Download All 239 Issues of Landmark UK Feminist Magazine Spare Rib Free Online

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The fem­i­nism we asso­ciate with the myth­i­cal­ly bra-burn­ing six­ties and seventies—with Bet­ty Friedan and Glo­ria Steinem—falls under the so-called Sec­ond Wave of the move­ment. And it has some­times been cast by its crit­ics and suc­ces­sors since the 1980s as over­whelm­ing­ly white and mid­dle class, exclud­ing from its canons work­ing class women, women of col­or, and the LGBTQ com­mu­ni­ty.

Advo­cates of intersectionality—the term coined by law pro­fes­sor Kim­ber­lé Cren­shaw in the 80s to describe, writes the New States­man, “how dif­fer­ent pow­er struc­tures inter­act in the lives of minorities”—have made con­cert­ed efforts to broad­en and diver­si­fy the move­ment. But as Cren­shaw her­self admits, the con­cept is not a new one. Its antecedents are “as old as Anna Julia Coop­er, and Maria Stew­art in the 19th cen­tu­ry in the US, all the way through Angela Davis and Deb­o­rah King.”

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We can see many of these dis­cus­sions and debates around inter­sec­tion­al­i­ty in Sec­ond Wave fem­i­nism and beyond first­hand in British fem­i­nist mag­a­zine Spare Rib, which is now ful­ly avail­able online. Every one of its 239 issues, from its 1972 debut to its final, 1993, pub­li­ca­tion, can be viewed online and down­loaded by any­one for free through a web­site called Jisc, a “char­i­ty,” writes the British Library, “which sup­ports dig­i­tal tech­nolo­gies in UK edu­ca­tion and research.”

Addi­tion­al­ly, the British Library hosts a “curat­ed Spare Rib web­site fea­tur­ing 300 select­ed pages from the mag­a­zine, along­side arti­cles writ­ten by aca­d­e­mics, activists and for­mer con­trib­u­tors about how Spare Rib was run, its his­to­ry and the issues it tack­led.” The Guardian offers a con­cise sum­ma­ry of the magazine’s attempts to “pro­vide an alter­na­tive to tra­di­tion­al gen­der roles” by cov­er­ing

…sub­jects such as “lib­er­at­ing orgasm,” “kitchen sink racism,” anorex­ia and the prac­tice of “cliterec­to­my,” now called female gen­i­tal muti­la­tion. Cov­er head­lines includ­ed “Doctor’s Nee­dles Not Knit­ting Nee­dles” and “Cellulie—the slim­ming fraud” and arti­cles fea­tured women such as coun­try and west­ern singer Tam­my Wynette and US polit­i­cal activist Angela Davis.

Found­ed in ’72 by Mar­sha Rowe and Rosie Boy­cott (pic­tured below), and run as a col­lec­tive, the mag­a­zine fea­tured a “breadth of voic­es.” Ear­ly issues “involved big-name con­trib­u­tors includ­ing Bet­ty Friedan, Ger­maine Greer, Mar­garet Drab­ble and Alice Walk­er, but along­side these were the voic­es of ordi­nary women telling their sto­ries.” As we see in hun­dreds of pages of Spare Rib, the often very heat­ed argu­ments around issues of race, class, and sex­u­al­i­ty in the fem­i­nist com­mu­ni­ty were no less heat­ed in the past than today.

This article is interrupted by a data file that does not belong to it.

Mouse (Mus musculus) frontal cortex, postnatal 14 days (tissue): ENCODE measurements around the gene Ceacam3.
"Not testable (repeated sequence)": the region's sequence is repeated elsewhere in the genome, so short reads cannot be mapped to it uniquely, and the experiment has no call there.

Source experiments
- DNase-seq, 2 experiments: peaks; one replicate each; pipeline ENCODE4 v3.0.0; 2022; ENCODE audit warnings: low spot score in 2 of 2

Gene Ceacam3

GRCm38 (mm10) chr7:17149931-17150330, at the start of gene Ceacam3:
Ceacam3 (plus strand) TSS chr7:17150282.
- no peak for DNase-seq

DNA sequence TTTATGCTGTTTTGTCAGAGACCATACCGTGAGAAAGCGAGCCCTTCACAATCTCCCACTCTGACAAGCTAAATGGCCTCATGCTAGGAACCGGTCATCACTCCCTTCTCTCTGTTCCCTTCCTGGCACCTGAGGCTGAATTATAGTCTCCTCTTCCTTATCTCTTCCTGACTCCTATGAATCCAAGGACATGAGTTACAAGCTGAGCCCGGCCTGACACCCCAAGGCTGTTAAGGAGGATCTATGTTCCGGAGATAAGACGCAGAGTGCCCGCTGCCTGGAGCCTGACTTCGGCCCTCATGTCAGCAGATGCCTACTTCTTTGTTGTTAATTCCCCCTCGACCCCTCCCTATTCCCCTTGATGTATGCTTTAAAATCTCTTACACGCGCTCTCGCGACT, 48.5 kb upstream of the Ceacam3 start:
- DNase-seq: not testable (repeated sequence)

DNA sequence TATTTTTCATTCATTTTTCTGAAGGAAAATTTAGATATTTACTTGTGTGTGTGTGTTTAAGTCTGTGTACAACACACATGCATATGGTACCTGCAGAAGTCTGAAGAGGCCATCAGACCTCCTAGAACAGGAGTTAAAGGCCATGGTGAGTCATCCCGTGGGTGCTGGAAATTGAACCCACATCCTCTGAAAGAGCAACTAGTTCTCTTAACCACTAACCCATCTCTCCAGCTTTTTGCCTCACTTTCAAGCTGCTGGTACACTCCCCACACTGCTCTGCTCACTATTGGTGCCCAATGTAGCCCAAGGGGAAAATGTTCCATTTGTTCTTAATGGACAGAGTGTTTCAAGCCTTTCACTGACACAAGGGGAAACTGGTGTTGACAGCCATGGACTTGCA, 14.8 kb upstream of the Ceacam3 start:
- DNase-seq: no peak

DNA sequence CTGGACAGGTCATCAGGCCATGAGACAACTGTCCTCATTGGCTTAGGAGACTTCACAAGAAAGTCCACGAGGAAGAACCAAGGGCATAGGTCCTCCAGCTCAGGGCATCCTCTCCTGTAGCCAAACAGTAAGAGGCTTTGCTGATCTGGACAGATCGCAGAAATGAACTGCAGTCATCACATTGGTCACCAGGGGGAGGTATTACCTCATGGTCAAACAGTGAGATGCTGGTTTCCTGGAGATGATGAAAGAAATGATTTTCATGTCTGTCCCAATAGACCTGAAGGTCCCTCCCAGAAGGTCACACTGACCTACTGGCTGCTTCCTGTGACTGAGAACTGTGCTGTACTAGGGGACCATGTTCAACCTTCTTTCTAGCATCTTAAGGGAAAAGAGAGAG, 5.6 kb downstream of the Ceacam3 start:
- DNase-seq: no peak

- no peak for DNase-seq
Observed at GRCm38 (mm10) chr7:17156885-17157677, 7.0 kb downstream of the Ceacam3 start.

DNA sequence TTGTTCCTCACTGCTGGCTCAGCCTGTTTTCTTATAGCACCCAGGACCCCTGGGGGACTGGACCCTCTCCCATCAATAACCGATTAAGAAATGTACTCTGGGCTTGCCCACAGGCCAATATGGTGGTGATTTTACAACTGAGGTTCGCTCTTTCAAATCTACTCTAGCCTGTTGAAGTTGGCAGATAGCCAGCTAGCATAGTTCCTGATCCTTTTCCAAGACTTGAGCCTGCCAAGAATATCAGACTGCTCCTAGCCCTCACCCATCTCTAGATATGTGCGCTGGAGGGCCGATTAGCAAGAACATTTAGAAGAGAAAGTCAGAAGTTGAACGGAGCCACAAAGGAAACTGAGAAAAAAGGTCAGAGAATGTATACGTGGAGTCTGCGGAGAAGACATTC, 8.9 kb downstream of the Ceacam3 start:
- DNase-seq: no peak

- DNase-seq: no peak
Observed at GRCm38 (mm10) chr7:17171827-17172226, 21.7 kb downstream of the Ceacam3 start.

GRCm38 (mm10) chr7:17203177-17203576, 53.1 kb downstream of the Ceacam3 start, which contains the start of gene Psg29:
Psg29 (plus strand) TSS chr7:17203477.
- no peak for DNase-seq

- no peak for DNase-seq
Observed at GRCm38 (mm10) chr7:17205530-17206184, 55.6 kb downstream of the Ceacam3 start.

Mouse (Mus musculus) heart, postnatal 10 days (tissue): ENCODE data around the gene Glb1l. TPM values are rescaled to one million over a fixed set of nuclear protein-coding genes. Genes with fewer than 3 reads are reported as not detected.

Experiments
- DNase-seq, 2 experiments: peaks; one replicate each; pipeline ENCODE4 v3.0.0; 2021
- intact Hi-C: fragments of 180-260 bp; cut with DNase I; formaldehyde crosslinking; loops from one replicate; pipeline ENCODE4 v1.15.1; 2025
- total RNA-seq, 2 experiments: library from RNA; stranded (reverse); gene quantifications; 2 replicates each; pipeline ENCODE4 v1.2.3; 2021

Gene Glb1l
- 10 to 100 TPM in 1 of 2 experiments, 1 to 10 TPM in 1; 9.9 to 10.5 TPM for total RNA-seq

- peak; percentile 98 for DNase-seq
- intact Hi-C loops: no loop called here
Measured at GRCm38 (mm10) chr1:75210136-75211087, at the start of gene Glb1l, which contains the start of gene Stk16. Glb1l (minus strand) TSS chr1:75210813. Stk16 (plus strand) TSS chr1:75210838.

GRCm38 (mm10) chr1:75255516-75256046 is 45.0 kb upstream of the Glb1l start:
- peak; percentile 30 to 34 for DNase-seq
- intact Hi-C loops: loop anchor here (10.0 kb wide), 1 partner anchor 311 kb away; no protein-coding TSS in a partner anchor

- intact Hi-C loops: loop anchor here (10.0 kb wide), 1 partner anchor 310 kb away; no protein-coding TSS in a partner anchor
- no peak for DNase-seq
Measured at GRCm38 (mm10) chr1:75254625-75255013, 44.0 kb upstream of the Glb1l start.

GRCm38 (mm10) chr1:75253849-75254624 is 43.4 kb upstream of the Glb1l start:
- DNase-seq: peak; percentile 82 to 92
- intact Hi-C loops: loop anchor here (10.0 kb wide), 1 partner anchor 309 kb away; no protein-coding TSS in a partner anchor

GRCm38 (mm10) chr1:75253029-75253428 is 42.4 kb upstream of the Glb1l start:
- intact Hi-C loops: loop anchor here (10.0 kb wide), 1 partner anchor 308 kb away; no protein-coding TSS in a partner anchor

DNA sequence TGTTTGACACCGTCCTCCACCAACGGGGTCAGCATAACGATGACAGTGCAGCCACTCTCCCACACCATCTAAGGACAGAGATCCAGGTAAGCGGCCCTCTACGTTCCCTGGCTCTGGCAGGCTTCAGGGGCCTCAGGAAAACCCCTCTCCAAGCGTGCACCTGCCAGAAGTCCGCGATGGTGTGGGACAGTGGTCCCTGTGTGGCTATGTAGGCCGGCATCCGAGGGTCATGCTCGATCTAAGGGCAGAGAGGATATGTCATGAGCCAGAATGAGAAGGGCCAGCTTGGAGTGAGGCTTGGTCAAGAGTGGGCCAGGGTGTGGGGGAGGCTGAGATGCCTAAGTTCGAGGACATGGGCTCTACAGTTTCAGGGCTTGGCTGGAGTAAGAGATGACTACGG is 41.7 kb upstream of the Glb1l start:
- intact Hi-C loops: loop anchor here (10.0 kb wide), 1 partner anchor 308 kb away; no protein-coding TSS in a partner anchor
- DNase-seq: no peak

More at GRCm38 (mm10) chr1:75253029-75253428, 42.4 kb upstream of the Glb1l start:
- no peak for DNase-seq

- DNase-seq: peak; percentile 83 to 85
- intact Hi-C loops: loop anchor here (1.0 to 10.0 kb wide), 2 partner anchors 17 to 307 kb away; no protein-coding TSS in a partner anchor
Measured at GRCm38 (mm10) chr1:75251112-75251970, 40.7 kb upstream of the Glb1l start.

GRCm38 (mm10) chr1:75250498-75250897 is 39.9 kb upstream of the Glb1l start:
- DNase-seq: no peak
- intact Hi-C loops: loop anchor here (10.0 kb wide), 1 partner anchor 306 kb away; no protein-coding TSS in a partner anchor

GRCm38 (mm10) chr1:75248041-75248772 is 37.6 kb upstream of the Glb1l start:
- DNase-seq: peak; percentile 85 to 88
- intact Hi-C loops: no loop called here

Marsha-Rowe-and-Rosie-Boycott-in-the-Spare-Rib-offices-1972-Photograph-by-David Wilkerson

One woman who helped push the bound­aries of the con­ver­sa­tion before Spare Rib’s “con­scious effort to diver­si­fy the col­lec­tive mem­ber­ship” was Roisin Boyd, an Irish broad­cast­er and writer who joined in 1980. Boyd describes some of the magazine’s chal­lenges in a British Library ret­ro­spec­tive essay, “Race, place and class: who’s speak­ing for who?” “Over the three years I worked on the col­lec­tive,” she writes, “I was often puz­zled by the fact that although we were all women and all fem­i­nists, how dif­fi­cult it was for us to nego­ti­ate our dif­fer­ences, let alone recog­nise them.”

Boyd found that “some col­lec­tive mem­bers were upper class and wealthy” and “dis­tanced from the real­i­ty of post colo­nial­ism.” Like­wise, The Guardian describes many of the debates in the mag­a­zine as “acri­mo­nious,” giv­en its rep­re­sen­ta­tion of “so many dif­fer­ent threads of fem­i­nism.” Spare Rib “reflect­ed the some­times ‘painful’ dis­cus­sions between the col­lec­tive on how best to tack­le issues such as sex­u­al­i­ty and racism.”

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In spite of, or per­haps because of, these dis­agree­ments, the mag­a­zine “was a high­ly vis­i­ble part of the Women’s Lib­er­a­tion move­ment,” says for­mer col­lec­tive mem­ber Sue O’Sullivan, “and a tool for reach­ing thou­sands of women every sin­gle month for over 20 years.” Now with the dig­i­ti­za­tion of its entire cat­a­log, it can be “a won­der­ful resource for younger his­to­ri­ans and fem­i­nist activists, researchers and all the women (and men) who won­der what their moth­ers, aunts, grannies and old­er friends got up to all those years ago.” Known for its irrev­er­ent humor, intel­li­gence, and eye-catch­ing cov­ers, Spare Rib pre­serves a record of the many ways fem­i­nist issues and debates have changed over the decades—as well as the many ways they haven’t.

Update: In ear­ly 2021, the afore­men­tioned archive was tak­en offline (for rea­sons appar­ent­ly hav­ing to do with Britain leav­ing the EU). In the mean­time, you can find dig­i­tized copies of Spare Rib over at the Inter­net Archive.

Relat­ed Con­tent:

11 Essen­tial Fem­i­nist Books: A New Read­ing List by The New York Pub­lic Library

Simone de Beau­voir Tells Studs Terkel How She Became an Intel­lec­tu­al and Fem­i­nist (1960)

The First Fem­i­nist Film, Ger­maine Dulac’s The Smil­ing Madame Beudet (1922)

Josh Jones is a writer and musi­cian based in Durham, NC. Fol­low him at @jdmagness

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